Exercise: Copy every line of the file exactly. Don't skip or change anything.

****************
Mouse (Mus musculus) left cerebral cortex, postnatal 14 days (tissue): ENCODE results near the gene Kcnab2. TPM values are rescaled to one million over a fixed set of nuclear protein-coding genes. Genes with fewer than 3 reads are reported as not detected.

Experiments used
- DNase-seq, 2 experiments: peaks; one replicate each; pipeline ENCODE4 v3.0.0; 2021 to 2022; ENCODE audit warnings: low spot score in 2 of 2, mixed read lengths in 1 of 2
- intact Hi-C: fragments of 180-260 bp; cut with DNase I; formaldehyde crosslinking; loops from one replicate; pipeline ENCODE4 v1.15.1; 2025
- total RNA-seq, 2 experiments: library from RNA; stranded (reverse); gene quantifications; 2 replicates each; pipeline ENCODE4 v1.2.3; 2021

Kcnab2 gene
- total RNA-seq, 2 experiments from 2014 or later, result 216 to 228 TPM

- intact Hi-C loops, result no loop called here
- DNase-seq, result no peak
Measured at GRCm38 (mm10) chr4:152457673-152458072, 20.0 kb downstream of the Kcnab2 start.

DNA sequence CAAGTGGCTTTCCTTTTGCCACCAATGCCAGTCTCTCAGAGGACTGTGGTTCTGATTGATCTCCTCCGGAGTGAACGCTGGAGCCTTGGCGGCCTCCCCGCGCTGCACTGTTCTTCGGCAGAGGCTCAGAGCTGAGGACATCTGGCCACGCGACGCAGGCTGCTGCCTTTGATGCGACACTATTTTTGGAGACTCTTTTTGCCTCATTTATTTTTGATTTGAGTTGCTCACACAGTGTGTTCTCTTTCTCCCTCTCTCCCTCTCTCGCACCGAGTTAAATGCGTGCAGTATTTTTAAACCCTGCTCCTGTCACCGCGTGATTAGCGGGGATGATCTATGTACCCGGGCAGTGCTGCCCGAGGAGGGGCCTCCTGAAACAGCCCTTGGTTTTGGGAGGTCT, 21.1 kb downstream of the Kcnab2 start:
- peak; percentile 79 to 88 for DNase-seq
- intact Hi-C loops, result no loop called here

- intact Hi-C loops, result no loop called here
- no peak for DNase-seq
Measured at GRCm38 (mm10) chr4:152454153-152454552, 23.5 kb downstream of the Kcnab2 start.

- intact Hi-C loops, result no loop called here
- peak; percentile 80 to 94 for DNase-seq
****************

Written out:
Mouse (Mus musculus) left cerebral cortex, postnatal 14 days (tissue): ENCODE results near the gene Kcnab2. TPM values are rescaled to one million over a fixed set of nuclear protein-coding genes. Genes with fewer than 3 reads are reported as not detected.

Experiments used
- DNase-seq, 2 experiments: peaks; one replicate each; pipeline ENCODE4 v3.0.0; 2021 to 2022; ENCODE audit warnings: low spot score in 2 of 2, mixed read lengths in 1 of 2
- intact Hi-C: fragments of 180-260 bp; cut with DNase I; formaldehyde crosslinking; loops from one replicate; pipeline ENCODE4 v1.15.1; 2025
- total RNA-seq, 2 experiments: library from RNA; stranded (reverse); gene quantifications; 2 replicates each; pipeline ENCODE4 v1.2.3; 2021

Kcnab2 gene
- total RNA-seq, 2 experiments from 2014 or later, result 216 to 228 TPM

- intact Hi-C loops, result no loop called here
- DNase-seq, result no peak
Measured at GRCm38 (mm10) chr4:152457673-152458072, 20.0 kb downstream of the Kcnab2 start.

DNA sequence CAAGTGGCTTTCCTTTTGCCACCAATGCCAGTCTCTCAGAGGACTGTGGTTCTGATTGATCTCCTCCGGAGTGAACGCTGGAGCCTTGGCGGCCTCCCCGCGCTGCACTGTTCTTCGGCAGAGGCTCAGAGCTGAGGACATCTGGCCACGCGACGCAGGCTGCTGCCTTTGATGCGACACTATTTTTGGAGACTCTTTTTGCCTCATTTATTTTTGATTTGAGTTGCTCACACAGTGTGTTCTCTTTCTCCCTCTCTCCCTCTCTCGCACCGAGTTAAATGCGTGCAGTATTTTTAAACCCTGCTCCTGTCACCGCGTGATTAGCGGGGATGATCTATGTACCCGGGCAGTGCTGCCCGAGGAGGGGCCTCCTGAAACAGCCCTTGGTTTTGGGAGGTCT, 21.1 kb downstream of the Kcnab2 start:
- peak; percentile 79 to 88 for DNase-seq
- intact Hi-C loops, result no loop called here

- intact Hi-C loops, result no loop called here
- no peak for DNase-seq
Measured at GRCm38 (mm10) chr4:152454153-152454552, 23.5 kb downstream of the Kcnab2 start.

- intact Hi-C loops, result no loop called here
- peak; percentile 80 to 94 for DNase-seq